Journey’s End

DRAMA; 1hr 47min

STARRING: Paul Bettany, Sam Clafin, Asa Butterfield

War-torn: Clafin

The rat-infested trenches at Aisne in Northern France are no place for a boy in the spring of 1918. But that’s where Second Lieutenant Raleigh (Butterfield), fresh out of military school and sopping wet behind the ears, naively requests to be sent. Jimmy is keen to be reunited with his much-admired older schoolmate, company commander Captain Stanhope (Clafin, barely recognisable as the cruisey rover in Adrift), yet the man he fondly misremembers is barely clinging to a sense of himself after three years of warfare.


As the company settles into its compulsory six-day frontline stint, and with rumours percolating of an upcoming German assault, Stanhope bunkers down in the poky officers’ dugout, knocking back shots of whisky that do nothing to lighten his thunderous self-loathing. The commander is wrung out by suffering, although not so far gone, more’s the pity, that he fails to see what a wreck he’s become. It falls to his older and wiser second-in-command (a fatherly Bettany) to pick up the few pieces he can through what have to be the longest six days in pretty much any man’s life.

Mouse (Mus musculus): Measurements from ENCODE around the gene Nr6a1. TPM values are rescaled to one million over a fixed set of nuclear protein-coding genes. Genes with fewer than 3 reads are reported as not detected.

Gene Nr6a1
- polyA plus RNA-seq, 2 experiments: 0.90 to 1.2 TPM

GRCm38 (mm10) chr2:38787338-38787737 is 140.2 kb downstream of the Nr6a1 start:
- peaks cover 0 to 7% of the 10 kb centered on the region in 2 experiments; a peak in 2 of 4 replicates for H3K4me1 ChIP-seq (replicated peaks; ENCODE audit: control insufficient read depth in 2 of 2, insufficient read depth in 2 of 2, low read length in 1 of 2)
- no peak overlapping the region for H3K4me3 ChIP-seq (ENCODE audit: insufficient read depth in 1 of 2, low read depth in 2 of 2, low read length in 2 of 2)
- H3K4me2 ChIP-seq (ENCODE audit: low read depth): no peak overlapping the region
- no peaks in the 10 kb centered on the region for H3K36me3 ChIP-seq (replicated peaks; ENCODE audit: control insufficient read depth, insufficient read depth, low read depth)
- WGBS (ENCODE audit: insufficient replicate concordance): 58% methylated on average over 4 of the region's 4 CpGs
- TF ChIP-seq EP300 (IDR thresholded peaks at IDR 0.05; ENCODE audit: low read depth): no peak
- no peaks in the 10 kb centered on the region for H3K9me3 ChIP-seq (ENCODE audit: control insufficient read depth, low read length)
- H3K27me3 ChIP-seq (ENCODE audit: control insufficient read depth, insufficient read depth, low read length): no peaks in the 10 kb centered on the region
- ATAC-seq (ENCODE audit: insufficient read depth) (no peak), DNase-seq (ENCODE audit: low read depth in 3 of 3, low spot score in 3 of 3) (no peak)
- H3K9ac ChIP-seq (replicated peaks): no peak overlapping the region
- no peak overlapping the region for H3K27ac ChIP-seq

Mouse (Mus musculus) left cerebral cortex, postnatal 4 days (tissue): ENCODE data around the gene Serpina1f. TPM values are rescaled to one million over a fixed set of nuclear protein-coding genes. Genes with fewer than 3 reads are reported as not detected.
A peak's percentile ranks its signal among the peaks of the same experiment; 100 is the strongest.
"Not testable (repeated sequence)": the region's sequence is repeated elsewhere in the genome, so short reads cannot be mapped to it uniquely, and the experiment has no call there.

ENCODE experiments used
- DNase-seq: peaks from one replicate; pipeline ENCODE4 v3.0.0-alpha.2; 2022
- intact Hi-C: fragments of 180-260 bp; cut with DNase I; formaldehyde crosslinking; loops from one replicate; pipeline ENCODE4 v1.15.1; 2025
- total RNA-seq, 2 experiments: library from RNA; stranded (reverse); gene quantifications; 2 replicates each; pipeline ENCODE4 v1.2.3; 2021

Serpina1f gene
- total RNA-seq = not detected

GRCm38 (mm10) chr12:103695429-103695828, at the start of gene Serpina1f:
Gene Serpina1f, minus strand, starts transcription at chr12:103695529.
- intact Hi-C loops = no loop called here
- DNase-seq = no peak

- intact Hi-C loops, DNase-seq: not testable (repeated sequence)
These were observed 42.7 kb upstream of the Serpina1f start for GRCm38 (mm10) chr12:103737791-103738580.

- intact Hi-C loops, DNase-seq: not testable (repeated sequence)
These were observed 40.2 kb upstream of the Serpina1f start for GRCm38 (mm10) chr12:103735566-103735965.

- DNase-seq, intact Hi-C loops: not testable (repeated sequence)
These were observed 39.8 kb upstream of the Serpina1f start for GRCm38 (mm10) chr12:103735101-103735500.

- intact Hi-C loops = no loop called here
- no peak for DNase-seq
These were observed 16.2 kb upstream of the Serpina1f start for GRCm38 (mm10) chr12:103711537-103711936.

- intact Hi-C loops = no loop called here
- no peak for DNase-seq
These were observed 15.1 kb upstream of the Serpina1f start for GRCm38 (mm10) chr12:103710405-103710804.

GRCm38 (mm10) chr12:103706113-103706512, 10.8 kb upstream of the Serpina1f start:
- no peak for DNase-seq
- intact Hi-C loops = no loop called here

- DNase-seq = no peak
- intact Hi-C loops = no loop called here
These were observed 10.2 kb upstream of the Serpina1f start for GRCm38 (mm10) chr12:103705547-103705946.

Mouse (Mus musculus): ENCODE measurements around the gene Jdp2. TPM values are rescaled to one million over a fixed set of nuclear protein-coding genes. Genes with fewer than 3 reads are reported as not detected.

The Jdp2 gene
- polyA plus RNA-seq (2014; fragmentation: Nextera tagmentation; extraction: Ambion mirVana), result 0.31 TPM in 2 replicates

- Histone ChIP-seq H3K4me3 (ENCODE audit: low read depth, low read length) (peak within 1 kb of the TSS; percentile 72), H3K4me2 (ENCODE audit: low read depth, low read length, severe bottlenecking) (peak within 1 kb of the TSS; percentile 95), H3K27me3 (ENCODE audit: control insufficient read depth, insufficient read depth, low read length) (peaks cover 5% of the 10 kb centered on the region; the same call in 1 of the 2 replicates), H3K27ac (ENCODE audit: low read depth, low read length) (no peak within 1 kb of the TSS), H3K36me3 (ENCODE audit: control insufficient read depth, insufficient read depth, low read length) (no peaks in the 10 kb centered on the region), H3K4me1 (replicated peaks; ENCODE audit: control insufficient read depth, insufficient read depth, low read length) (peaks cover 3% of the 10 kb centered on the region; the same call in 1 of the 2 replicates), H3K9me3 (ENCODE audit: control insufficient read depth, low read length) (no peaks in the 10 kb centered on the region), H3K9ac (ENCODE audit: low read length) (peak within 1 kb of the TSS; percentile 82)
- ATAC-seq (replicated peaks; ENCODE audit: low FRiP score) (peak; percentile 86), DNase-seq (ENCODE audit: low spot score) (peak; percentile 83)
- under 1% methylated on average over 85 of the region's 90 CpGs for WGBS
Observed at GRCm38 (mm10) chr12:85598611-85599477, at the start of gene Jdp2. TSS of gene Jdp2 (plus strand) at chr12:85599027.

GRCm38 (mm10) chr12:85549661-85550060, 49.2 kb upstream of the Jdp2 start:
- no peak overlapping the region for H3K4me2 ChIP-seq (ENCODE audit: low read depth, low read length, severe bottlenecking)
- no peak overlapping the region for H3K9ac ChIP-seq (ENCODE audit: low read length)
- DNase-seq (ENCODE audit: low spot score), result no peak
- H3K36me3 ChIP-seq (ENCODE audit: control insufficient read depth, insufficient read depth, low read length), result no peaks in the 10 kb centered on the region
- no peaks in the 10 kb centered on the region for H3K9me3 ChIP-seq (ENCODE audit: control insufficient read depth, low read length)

Director Saul Dibb and screenwriter Simon Reade’s bird’s-eye treatment of R.C. Sherriff’s much applauded 1928 play takes root in the awful intimacy of the trench-warfare waiting game and, by association, the resident demons that menace Stanhope from within and without. When his men do see catastrophic action, its pandemonium and destruction are par for the horrific battlefield course. But even before they prepare to meet their maker, the wounds they bear are indelible.